20. de Vos AM, Prokop M, Roos CJ, Meijs MFL, van der Schouw YT, Rutten A, et al. Peri-coronary epicardial adipose tissue is related to cardiovascular risk factors and coronary artery calcification in post-menopausal women. Eur Heart J. 2008;29(6):777–83.View ArticlePubMedGoogle Scholar
  21. Wu F-Z, Huang Y-L, Wang Y-C, Lin H-S, Chen C-S, Ju Y-J, et al. Impact of Location of Epicardial Adipose Tissue, Measured by Coronary Artery Calcium-Scoring Computed Tomography on Obstructive Coronary Artery Disease. Am J Cardiol. 2013;112(7):943–9.View ArticlePubMedGoogle Scholar
  22. Yoshizumi T, Nakamura T, Yamane M, Islam AH, Menju M, Yamasaki K, et al. Abdominal fat: standardized technique for measurement at CT. Radiology. 1999;211(1):283–6.View ArticlePubMedGoogle Scholar
  23. Abbara S, Desai JC, Cury RC, Butler J, Nieman K, Reddy V. Mapping epicardial fat with multi-detector computed tomography to facilitate percutaneous transepicardial arrhythmia ablation. Eur J Radiol. 2006;57(3):417–22.View ArticlePubMedGoogle Scholar
  24. Expert Panel on D Evaluation, and Treatment of High Blood Cholesterol in A. EXecutive summary of the third report of the national cholesterol education program (ncep) expert panel on detection, evaluation, and treatment of high blood cholesterol in adults (adult treatment panel iii). JAMA. 2001;285(19):2486–97.View ArticleGoogle Scholar
  25. Nelson MR, Mookadam F, Thota V, Emani U, Al Harthi M, Lester SJ, et al. Epicardial fat: an additional measurement for subclinical atherosclerosis and cardiovascular risk stratification? J Am Soc Echocardiogr. 2011;24(3):339–45.View ArticlePubMedGoogle Scholar
  26. Huang G, Wang D, Zeb I, Budoff MJ, Harman SM, Miller V, et al. Intra-thoracic fat, cardiometabolic risk factors, and subclinical cardiovascular disease in healthy, recently menopausal women screened for the Kronos Early Estrogen Prevention Study (KEEPS). Atherosclerosis. 2012;221(1):198–205.PubMed CentralView ArticlePubMedGoogle Scholar
  27. Mahabadi AA, Lehmann N, Kalsch H, Robens T, Bauer M, Dykun I, et al. Association of epicardial adipose tissue with progression of coronary artery calcification is more pronounced in the early phase of atherosclerosis: results from the Heinz Nixdorf recall study. J Am Coll Cardiol Img. 2014;7(9):909–16.View ArticleGoogle Scholar
  28. Ahmadi N, Nabavi V, Yang E, Hajsadeghi F, Lakis M, Flores F, et al. Increased Epicardial, Pericardial, and Subcutaneous Adipose Tissue Is Associated with the Presence and Severity of Coronary Artery Calcium. Acad Radiol. 2010;17(12):1518–24.View ArticlePubMedGoogle Scholar
  29. Wu F-Z, Chou K-J, Huang Y-L, Wu M-T. The relation of location-specific epicardial adipose tissue thickness and obstructive coronary artery disease: systemic review and meta-analysis of observational studies. BMC Cardiovasc Disord. 2014;14(1):62.PubMed CentralView ArticlePubMedGoogle Scholar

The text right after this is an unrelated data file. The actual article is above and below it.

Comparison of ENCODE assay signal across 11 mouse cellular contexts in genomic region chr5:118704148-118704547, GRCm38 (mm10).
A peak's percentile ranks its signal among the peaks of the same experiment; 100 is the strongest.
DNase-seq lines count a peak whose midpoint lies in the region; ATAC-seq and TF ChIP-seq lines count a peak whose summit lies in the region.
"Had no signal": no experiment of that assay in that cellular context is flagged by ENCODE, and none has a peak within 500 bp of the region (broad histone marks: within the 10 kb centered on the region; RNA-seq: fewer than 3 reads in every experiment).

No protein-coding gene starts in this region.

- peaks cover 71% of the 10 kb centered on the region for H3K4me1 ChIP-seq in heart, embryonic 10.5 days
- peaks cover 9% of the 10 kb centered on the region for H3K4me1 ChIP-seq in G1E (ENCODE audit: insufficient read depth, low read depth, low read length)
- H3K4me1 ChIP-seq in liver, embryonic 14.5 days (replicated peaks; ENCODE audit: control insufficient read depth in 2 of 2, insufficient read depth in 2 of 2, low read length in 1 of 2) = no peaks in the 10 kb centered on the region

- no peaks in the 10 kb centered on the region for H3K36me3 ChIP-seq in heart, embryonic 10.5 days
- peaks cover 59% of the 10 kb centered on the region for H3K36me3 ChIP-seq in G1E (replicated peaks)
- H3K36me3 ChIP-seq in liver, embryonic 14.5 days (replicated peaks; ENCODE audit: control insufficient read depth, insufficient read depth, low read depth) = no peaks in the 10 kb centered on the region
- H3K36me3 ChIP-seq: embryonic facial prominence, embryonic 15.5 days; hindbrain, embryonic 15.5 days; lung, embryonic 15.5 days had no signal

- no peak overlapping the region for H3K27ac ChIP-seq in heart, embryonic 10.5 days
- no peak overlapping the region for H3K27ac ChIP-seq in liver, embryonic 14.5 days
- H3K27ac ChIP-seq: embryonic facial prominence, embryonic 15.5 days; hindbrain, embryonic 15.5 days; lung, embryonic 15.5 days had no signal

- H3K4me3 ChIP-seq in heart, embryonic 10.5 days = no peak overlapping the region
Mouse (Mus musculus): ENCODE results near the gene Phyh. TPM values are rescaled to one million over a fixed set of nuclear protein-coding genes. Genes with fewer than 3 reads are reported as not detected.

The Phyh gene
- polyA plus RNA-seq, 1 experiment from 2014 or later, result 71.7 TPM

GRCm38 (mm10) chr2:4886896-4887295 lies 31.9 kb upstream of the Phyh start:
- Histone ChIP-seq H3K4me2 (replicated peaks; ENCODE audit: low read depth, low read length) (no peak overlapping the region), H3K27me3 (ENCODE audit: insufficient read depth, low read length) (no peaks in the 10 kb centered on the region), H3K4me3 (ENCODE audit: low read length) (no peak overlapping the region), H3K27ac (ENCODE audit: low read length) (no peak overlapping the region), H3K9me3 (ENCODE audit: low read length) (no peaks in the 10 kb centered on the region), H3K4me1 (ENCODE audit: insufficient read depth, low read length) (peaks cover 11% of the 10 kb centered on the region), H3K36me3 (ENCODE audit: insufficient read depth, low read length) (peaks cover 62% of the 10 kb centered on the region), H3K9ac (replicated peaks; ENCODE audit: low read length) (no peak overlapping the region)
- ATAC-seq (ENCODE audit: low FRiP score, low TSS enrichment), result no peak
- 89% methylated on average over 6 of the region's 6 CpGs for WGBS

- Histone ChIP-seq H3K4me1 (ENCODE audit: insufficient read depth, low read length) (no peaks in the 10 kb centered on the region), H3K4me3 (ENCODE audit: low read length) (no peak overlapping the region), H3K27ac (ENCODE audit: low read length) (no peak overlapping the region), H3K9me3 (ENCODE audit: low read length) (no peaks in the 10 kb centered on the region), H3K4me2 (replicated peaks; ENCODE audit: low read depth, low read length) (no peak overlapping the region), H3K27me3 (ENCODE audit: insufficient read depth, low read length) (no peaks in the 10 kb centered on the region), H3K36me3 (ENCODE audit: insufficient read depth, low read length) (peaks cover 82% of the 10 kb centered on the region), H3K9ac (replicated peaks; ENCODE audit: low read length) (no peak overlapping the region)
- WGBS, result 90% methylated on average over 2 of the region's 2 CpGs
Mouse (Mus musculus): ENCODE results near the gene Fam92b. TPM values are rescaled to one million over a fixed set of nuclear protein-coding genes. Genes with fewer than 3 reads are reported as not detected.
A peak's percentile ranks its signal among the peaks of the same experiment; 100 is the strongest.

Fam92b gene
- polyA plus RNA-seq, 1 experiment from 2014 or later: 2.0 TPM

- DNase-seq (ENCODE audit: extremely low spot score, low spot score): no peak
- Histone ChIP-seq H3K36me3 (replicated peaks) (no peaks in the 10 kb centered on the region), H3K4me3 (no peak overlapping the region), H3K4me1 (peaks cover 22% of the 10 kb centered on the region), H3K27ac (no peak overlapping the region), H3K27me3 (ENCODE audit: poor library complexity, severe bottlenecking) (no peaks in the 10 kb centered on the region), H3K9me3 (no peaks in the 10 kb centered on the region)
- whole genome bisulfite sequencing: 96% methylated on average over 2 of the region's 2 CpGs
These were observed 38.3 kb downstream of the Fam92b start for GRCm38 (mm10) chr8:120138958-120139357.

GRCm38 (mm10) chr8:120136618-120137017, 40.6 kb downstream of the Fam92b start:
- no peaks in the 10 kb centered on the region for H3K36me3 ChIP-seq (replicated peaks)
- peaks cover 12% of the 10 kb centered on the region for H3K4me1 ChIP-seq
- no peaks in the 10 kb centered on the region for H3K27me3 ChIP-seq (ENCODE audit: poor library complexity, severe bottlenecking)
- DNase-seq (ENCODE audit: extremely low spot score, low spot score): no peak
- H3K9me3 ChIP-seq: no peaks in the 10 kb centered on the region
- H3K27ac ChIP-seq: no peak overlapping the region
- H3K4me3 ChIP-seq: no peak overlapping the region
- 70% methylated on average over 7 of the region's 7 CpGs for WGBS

30. Ferrannini E, Sironi AM, Iozzo P, Gastaldelli A. Intra-abdominal adiposity, abdominal obesity, and cardiometabolic risk. Eur Heart J Suppl. 2008;10(suppl B):B4–B10.View ArticleGoogle Scholar
  31. Matsuzawa Y, Funahashi T, Nakamura T. Molecular mechanism of vascular disease in metabolic syndrome X. J Diabet Complications. 2002;16(1):17–8.View ArticleGoogle Scholar
  32. Després J-P. Body Fat Distribution and Risk of Cardiovascular Disease: An Update. Circulation. 2012;126(10):1301–13.View ArticlePubMedGoogle Scholar
  33. Shimabukuro M, Kozuka C, Taira S, Yabiku K, Dagvasumberel M, Ishida M, et al. Ectopic fat deposition and global cardiometabolic risk: new paradigm in cardiovascular medicine. J Med Invest. 2013;60(1–2):1–14.View ArticlePubMedGoogle Scholar
  34. Frayn KN. Visceral fat and insulin resistance--causative or correlative? Br J Nutr. 2000;83 Suppl 1:S71–77.PubMedGoogle Scholar
  35. Item F, Konrad D. Visceral fat and metabolic inflammation: the portal theory revisited. Obes Rev. 2012;13:30–9.View ArticlePubMedGoogle Scholar
  36. Kim HM, Kim KJ, Lee HJ, Yu HT, Moon JH, Kang ES, et al. Epicardial adipose tissue thickness is an indicator for coronary artery stenosis in asymptomatic type 2 diabetic patients: its assessment by cardiac magnetic resonance. Cardiovasc Diabetol. 2012;11:83.PubMed CentralView ArticlePubMedGoogle Scholar
  37. Kang SM, Yoon JW, Ahn HY, Kim SY, Lee KH, Shin H, et al. Android fat depot is more closely associated with metabolic syndrome than abdominal visceral fat in elderly people. PLoS One. 2011;6(11):e27694.PubMed CentralView ArticlePubMedGoogle Scholar
  38. Kim JA, Park HS. Association of abdominal fat distribution and cardiometabolic risk factors among obese Korean adolescents. Diabetes Metab. 2008;34(2):126–30.View ArticlePubMedGoogle Scholar

Copyright

© Wu et al. 2016

Advertisement